*For the past several years, I’ve been contributing to an amazing site, Catholic Attatchment Parenting Corner. (What can I say, I’ve really got a thing for niche-writing, yeah?) Due to all kinds of life circumstances, the site won’t be live for much longer, and the editor and creator of that site will be focusing solely on her other (wonderful) endeavor, Intentional Catholic Parenting.  So I decided to run a few of my old articles as a little mini-series, so they can find a new forever home here. Some of them are recent, and some of them were from a few years ago, but I hope they all speak to the experiences of different stages and moments in motherhood. *IMG_1266

“Being a mom is the hardest job in the world.”

I hear this a lot, both from people who are mothers, and some who aren’t.  I even read an article some time ago that said that if a stay-at-home mom’s jobs could be quantified, she would earn $115,000 annually.  When I first read this, I thought to myself,  “Wow! How validating!  My job as a mom is worth way more than any other job I’ve ever had!”

And yet, so many moms feel lost in these important, demanding “jobs”.  I have often felt this way myself.  Even though I knew that these jobs were part of the foundation of love and security that I was establishing for my son, my day-to-day tasks seemed empty.  I would clean the kitchen only to turn around to face a decimated living room.  I’d fold a load of laundry only to have another three appear in the hamper.  I’d finish the dishes from breakfast only to realize that it was time for lunch.  And as if that wasn’t enough, the management didn’t even have the decency to give me a solo bathroom break! I started to think that this job didn’t have the benefits that I had expected.  And where the heck were my vacation days?!

Oh yeah, and you can’t quit.  Ever. Continue reading

slow brain, bursting heart

IMG_2225I used to hear the term “mommy brain” and cringe. It seemed to me a polite way of someone suggesting that women can’t have it all; you either have to be a strong, intellectual career woman without children, or a flighty, insipid stay-at-home mom who’s not capable of holding a conversation with anyone over the age of 5.  I told myself that as a smart, intelligent woman, I would not let motherhood get in the way of my intellectual needs or satisfaction.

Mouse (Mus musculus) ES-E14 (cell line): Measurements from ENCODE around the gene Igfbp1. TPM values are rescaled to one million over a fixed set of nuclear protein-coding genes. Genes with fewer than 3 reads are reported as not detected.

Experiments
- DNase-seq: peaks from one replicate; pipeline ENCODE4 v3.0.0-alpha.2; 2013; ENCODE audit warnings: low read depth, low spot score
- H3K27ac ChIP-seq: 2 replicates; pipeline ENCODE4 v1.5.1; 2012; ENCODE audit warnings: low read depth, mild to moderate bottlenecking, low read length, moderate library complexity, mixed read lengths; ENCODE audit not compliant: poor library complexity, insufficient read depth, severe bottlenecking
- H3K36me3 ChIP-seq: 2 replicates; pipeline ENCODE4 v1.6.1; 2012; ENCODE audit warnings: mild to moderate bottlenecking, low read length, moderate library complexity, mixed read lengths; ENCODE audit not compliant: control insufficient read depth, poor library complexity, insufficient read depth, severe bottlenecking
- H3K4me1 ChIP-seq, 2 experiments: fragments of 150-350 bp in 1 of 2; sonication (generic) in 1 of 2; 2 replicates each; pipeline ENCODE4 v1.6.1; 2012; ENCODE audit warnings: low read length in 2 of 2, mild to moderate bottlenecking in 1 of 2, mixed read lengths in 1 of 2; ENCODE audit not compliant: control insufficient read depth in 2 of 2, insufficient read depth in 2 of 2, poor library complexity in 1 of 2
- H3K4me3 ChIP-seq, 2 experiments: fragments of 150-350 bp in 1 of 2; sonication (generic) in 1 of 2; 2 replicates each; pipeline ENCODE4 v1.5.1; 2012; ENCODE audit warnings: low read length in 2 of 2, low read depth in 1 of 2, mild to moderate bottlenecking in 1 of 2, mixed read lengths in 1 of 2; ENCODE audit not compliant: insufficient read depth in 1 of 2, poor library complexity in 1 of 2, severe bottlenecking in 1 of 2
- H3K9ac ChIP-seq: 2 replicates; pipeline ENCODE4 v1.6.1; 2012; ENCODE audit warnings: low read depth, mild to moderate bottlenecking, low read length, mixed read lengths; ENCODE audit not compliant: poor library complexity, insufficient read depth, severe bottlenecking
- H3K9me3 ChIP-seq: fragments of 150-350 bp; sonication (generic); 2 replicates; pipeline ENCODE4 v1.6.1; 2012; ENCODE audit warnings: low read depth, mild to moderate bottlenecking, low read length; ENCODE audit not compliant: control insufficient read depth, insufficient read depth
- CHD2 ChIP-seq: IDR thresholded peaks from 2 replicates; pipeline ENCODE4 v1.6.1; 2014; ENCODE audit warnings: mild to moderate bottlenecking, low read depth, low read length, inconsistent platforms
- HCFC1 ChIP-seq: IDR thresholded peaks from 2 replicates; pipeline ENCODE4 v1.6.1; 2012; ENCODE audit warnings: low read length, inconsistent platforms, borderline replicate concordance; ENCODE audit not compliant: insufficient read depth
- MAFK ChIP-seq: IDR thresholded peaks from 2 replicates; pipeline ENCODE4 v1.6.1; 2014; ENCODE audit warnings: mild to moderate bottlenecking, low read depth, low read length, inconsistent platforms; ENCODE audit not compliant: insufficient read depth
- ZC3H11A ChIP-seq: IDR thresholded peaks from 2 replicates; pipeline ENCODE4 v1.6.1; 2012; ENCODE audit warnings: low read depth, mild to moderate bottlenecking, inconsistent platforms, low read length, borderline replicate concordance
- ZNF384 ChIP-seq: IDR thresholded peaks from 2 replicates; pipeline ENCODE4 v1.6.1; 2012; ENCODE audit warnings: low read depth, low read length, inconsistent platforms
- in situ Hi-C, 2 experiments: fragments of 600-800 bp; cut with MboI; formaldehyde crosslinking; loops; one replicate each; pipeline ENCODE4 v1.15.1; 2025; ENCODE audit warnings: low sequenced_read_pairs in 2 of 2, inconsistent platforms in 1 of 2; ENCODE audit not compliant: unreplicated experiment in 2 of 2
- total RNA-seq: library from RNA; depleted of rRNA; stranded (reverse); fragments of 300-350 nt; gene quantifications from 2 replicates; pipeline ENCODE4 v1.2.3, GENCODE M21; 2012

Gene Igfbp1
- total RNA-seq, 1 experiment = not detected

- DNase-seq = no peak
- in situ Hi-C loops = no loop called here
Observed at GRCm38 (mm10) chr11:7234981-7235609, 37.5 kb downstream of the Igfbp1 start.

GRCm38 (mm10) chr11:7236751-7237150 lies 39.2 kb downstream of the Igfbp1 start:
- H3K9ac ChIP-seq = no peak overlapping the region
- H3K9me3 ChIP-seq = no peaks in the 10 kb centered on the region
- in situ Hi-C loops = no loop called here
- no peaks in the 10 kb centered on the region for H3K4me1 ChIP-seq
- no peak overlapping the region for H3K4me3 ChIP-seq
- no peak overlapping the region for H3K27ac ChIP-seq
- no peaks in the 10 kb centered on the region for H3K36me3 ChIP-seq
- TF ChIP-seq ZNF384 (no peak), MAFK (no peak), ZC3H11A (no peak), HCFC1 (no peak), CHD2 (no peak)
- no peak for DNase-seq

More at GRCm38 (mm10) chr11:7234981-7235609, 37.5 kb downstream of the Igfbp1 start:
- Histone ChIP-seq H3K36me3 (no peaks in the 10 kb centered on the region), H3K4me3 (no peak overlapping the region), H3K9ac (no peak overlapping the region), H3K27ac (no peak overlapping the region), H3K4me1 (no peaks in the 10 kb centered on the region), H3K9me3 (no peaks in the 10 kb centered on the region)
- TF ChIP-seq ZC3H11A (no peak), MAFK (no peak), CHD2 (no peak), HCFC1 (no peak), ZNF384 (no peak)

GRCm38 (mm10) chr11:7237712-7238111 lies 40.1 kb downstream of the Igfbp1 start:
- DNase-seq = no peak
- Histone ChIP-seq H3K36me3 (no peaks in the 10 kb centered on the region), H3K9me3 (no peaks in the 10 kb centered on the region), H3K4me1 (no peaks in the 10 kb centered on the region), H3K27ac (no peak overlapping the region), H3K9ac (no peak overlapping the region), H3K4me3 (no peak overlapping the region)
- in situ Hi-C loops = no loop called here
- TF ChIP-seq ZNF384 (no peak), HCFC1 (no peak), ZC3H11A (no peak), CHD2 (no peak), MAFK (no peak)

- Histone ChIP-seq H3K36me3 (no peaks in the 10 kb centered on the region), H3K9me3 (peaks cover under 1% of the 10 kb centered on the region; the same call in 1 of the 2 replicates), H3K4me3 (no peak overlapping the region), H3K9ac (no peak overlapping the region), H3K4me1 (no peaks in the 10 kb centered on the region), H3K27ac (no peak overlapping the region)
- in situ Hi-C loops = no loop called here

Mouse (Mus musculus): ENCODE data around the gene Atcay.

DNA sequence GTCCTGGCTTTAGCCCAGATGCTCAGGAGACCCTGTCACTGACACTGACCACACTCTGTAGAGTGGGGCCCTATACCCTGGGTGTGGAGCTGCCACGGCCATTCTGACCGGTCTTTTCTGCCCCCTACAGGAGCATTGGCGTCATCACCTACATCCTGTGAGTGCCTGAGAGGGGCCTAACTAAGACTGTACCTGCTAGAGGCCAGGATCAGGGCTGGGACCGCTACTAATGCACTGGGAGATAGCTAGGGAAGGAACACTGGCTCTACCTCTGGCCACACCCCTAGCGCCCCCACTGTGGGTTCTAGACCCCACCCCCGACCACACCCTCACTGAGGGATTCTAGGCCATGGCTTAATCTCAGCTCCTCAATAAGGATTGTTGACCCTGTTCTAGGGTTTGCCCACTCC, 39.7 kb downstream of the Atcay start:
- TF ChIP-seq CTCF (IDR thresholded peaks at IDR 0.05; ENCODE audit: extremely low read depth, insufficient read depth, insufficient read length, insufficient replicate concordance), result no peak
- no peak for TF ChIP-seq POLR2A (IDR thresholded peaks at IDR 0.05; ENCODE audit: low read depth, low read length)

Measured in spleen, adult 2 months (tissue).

What I didn’t anticipate is how my intellect would change.  Or, as I have come to realize, how very real “mommy brain” can be. While I still grimace at the phrase, I now understand the realities behind it.  So much of motherhood feels like being emptied out in service of others so that we can be filled up with something greater.  That “something greater” just doesn’t happen to be well-articulated thoughts or the ability to form an opinion on anything other than the most simplistic current events.

I’ve always love to think. To read. To discuss. In college, I studied English Literature and Sociology, two subjects that are basically all about reading things and then thinking and talking about them to death.  I loved it.  Exploring new ideas, being challenged in my assumptions, recognizing the many cultural and sociological facets in not only what we read and talk about but in the way we go about our daily lives- I found it all fascinating.  And I loved to think on these things and write them down.  Man, I could write.  I could write and write and write and I was pretty certain it was all very good and intelligent, but at the very least, I know I was putting coherent thoughts on paper.  I’m not a genius by any means, but I put a lot of value on the fact that I was smart and willing to explore new ideas, I was well-read, and I worked hard.  This was as much part of who I was as anything.

When I graduated college and got on with life, this stayed with me.  I found opportunities to write, I continued to be a voracious reader, I was proud that I could be quick on my toes and a problem-solver at work.

Then I had my son.  I had a hard recovery from a c-section I hadn’t planned, he was a poor sleeper, not a great nurser, and motherhood was hard.  I was so tired.  I started back working from home and wondered why it was so gosh darn difficult. Not only was I tired, but turns out working while also caring for a newborn is basically impossible. (Can I get a “duh?”) However, after I stopped working, I felt this huge void in my life. After the initial exhaustion of the newborn phase passed, I missed having the intellectual stimulation of work.  I still read a bunch of books, but had no one to talk to about them. I would sit down to write and the baby would wake up from his nap.  At night, when I might talk about adult things with my husband, I was so exhausted I would just pass out on the couch. The monotony of diapers and nursing and baby talk was mind-numbing, despite how much I loved my child and loved being with him. I had to really question my commitment to staying home with him many, many times. Then another baby, another newborn phase (this time accompanied by a toddler phase!), and I could feel more of my intellectual prowess slipping away. I’d sometimes find myself talking to someone about my kids’ sleep habits or how much laundry I do, and I’d stop and think, “No! It’s a grown-up!  Ask them their opinion on what’s happening in the MiddleEast! Tell them about that article you just read! ” But it all seemed so exhausting that it didn’t often happen.IMG_2205(This is basically what my brain feels like all the time.)